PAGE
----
If you’re using a shoulder mount rig, the external battery can even be used as a counter balance behind the shoulder pad.

  3. Salil says:

    “That’s fine for getting close-ups but what are you going to do for wide angle shots in tight quarters?”
    There are a number of wide lenses designed for the micro 4/3 sensor size. As micro 4/3 grows, we’ll start to see more and more options.

    • Luke says:

      Hey Salil

      Absolutely. I had a conversation with another reader about a good wide angle lens. My big concern was that Blackmagic was obviously targeting the 5D MkII and MkIII shooters with their camera being that it’s EF mount. I’m eager to see where the market goes with these lenses too.

  4. Mike says:

    Very interesting design and a great attempt. Still too many drawbacks to be worth the money for me. I’d rather stick to a DSLR. The next generation of this camera could be something amazing if they address the issues.

    • John Doe says:

      Too many drawbacks to be worth the money? You get Da Vinci Resolve and Ultrascope with your purchase. That alone is more than a $1,500 value. You’d rather stick to DSLR? Really? You know what color grading on the Black Magic is going to be like? Plus the latitude on this camera? The only real drawback for me is the lack of XLR and awkward form, but those are also negative aspects that DSLRs possess. As far as batteries go, everyone’s acting as if they’ve never heard of Anton Bauer.

  5. Was thinking the same thing about the battery. Will 2.5 k justify it? Not for me. Cool toy for sure. Maybe the ultimate time lapse machine? Perhaps a killer lock down cam? Still the battery. So run and gun seems out. Love the trend though and the blackmagic products are always great at an
    Amazing price.

  6. tarquin says:

    The black magic camera seems like a very strange mix of pros and cons , almost as if it is in a fact a pre cursor to something perfect they actually have made sitting in a factory but releasing next year , marketing? no xlr inputs? crop? we can send machines to Mars , come on! I bought a 7d and even that has taken the role of very secondary camera , lets face it the 5d still rocks large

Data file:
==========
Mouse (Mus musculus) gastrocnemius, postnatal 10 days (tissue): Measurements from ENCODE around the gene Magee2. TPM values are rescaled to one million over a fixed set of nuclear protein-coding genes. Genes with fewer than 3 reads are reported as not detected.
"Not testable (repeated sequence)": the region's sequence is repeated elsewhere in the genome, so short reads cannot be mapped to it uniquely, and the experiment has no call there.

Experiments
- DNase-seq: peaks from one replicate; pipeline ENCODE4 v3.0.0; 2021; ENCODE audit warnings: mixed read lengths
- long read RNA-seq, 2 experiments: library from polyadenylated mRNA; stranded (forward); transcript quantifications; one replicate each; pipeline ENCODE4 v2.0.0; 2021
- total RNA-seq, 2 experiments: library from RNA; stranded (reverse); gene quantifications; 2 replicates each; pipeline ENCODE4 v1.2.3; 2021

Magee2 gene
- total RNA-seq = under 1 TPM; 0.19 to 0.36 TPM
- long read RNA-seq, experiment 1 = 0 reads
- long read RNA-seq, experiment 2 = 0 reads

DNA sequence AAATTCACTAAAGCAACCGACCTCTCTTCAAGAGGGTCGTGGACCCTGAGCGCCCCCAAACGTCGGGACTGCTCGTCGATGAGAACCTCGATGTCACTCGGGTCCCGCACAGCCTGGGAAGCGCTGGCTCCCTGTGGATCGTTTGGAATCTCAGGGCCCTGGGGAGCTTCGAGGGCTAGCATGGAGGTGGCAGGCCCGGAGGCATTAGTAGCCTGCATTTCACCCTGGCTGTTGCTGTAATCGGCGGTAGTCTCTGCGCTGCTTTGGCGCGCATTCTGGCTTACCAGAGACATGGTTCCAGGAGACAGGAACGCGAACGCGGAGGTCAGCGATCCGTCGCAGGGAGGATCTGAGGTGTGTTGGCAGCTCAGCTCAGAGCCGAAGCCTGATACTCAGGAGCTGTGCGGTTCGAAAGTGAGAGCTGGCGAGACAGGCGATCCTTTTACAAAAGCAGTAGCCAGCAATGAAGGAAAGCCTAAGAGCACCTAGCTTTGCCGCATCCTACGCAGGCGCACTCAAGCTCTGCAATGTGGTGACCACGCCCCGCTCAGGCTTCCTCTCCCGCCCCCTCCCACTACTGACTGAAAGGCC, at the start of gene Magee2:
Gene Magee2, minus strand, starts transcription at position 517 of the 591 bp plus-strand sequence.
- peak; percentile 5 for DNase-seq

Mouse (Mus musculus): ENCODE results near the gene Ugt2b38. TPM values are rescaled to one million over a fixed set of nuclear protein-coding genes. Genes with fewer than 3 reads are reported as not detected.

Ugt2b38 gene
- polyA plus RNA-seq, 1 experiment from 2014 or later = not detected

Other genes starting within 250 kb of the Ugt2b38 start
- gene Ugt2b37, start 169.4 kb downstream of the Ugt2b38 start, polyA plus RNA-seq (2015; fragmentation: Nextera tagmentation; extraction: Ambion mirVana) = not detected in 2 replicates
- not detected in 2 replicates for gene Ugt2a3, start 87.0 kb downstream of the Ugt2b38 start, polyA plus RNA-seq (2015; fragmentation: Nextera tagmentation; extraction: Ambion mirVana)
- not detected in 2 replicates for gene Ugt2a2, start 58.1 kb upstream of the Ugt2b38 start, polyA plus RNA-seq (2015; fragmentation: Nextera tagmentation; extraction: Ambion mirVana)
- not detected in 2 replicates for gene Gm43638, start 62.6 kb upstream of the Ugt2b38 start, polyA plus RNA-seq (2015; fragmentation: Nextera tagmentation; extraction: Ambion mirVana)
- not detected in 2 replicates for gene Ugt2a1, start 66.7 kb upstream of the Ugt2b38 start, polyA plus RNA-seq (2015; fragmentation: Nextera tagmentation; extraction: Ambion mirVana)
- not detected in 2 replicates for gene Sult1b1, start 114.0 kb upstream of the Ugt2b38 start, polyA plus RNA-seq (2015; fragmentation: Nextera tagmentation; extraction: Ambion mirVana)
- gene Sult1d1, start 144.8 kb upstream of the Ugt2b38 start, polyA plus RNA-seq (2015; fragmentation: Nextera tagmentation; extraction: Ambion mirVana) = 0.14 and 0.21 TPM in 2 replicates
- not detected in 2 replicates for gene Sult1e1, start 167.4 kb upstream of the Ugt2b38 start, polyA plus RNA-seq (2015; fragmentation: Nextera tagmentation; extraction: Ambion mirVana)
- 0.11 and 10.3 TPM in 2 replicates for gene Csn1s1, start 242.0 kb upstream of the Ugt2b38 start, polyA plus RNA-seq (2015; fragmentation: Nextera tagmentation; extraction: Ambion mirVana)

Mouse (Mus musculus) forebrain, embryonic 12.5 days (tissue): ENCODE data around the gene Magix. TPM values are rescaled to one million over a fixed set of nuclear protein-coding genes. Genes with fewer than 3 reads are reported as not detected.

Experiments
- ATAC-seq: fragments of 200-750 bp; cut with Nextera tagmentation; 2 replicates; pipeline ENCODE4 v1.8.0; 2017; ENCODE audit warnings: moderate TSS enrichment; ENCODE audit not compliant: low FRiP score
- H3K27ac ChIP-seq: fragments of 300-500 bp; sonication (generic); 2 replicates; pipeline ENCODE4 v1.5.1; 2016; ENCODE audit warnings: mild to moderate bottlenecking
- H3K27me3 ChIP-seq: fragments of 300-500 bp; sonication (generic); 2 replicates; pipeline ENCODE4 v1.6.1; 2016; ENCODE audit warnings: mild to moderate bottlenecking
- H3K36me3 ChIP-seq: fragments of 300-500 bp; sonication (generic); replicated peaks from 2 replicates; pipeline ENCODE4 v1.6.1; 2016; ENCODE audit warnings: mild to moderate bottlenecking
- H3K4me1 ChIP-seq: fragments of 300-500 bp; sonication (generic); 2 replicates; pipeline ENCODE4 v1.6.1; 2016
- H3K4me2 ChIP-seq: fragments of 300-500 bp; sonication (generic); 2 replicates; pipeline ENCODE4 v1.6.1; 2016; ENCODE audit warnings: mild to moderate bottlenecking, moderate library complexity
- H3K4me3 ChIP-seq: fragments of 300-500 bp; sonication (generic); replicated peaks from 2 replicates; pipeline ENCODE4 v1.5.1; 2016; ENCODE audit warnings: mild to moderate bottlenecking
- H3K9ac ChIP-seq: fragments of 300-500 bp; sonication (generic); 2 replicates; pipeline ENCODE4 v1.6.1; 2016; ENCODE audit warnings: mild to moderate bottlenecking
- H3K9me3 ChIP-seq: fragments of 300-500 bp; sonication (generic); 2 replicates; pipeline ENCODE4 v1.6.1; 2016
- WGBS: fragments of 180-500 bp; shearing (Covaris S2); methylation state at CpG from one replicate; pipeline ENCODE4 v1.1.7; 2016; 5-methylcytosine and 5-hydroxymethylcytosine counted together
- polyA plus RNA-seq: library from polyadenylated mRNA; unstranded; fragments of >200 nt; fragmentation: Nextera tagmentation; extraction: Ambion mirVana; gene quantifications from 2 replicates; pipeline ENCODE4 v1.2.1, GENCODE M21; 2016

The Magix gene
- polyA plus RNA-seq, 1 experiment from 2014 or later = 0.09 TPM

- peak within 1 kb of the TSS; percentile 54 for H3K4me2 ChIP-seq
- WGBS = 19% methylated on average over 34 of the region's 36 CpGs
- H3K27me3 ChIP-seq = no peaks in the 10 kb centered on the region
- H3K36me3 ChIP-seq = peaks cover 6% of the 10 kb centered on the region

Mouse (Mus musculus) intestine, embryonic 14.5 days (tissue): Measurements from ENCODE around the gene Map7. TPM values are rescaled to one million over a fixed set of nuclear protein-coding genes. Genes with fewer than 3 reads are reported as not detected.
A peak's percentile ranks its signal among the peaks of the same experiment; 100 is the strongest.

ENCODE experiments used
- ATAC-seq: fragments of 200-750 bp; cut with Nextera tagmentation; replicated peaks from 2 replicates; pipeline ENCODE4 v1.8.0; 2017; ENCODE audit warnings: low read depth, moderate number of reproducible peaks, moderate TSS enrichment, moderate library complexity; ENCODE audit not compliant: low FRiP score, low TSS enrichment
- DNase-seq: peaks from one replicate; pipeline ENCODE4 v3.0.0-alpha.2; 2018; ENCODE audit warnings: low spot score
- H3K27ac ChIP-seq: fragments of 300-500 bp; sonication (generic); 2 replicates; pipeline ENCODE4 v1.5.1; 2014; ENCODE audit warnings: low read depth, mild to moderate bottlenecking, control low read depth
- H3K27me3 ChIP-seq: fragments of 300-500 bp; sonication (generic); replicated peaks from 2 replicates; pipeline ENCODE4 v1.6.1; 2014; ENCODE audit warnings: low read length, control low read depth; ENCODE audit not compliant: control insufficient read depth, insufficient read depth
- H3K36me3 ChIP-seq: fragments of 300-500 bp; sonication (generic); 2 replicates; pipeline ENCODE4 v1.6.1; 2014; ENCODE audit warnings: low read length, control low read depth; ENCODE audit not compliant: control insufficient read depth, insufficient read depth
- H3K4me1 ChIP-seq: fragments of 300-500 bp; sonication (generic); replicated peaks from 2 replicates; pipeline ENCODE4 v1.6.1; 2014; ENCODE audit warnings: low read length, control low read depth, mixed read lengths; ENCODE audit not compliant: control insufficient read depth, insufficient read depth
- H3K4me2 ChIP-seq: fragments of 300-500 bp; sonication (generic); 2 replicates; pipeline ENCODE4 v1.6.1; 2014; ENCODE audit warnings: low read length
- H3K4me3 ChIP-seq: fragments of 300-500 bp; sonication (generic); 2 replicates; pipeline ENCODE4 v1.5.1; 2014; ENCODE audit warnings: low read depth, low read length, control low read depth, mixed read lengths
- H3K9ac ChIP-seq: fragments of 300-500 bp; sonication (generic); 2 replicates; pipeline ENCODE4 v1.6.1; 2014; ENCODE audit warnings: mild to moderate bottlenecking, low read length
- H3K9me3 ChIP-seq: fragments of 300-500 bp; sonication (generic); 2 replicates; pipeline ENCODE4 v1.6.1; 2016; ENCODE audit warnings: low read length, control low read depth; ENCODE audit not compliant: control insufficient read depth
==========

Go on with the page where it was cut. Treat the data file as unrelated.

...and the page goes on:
7. Larry Robins says:

    Seems to me that with some of the very high quality, ultra fast lenses…think Nokton .95 4/3…and the raw 12 bit format, we might be looking at a game changer. Battery is an issue though AC power should work for many A pair of these would make an awesome interview kit. Cheap cinema. Software makes the deal that much more attractive…
    LR

  8. LSYoung says:

    I saw this camera at NAB, after hearing the buzz about it – compared to other manufacturer’s offerings (Larger sensors, better form factor, more intuitive menus, etc) I was largely unimpressed. 4K is fine for film (ACTUAL 4K that is) however MOST deliverables (UNLESS YOU are making a feature) are 1080P or i – meaning the camera’s image would have to be downsized for edit anyhow – thus 4k becomes less than valuable, The greatest reason to get this camera? The FREE inclusion of the Davinci Software. I also suspect the EDiT workflow may be a nightmare.

  9. LSYoung says:

    Forgot another thing – a NON REPLACEABLE battery is a complete NO GO for the field in studio it could also be a hassle. When I saw the camera I was thinking “Copy Stand” for archive photos.

  10. Alex Ibrahim says:

    I have to say, many of the comments about the internal battery seem a bit silly.

    You simply use a professnal battery system. I prefer Anton Bauer, and a single AB will power my entire rig including an EVF and an LCD ( or two LCDs) plus any FIZ motors or converter boxes.

    The camera is designed to be very tolerant of poorer inputs, so you could even wire up a car battery and attach that to a jib (use it as a counterweight!), or drop it on a dolly and run for like a week.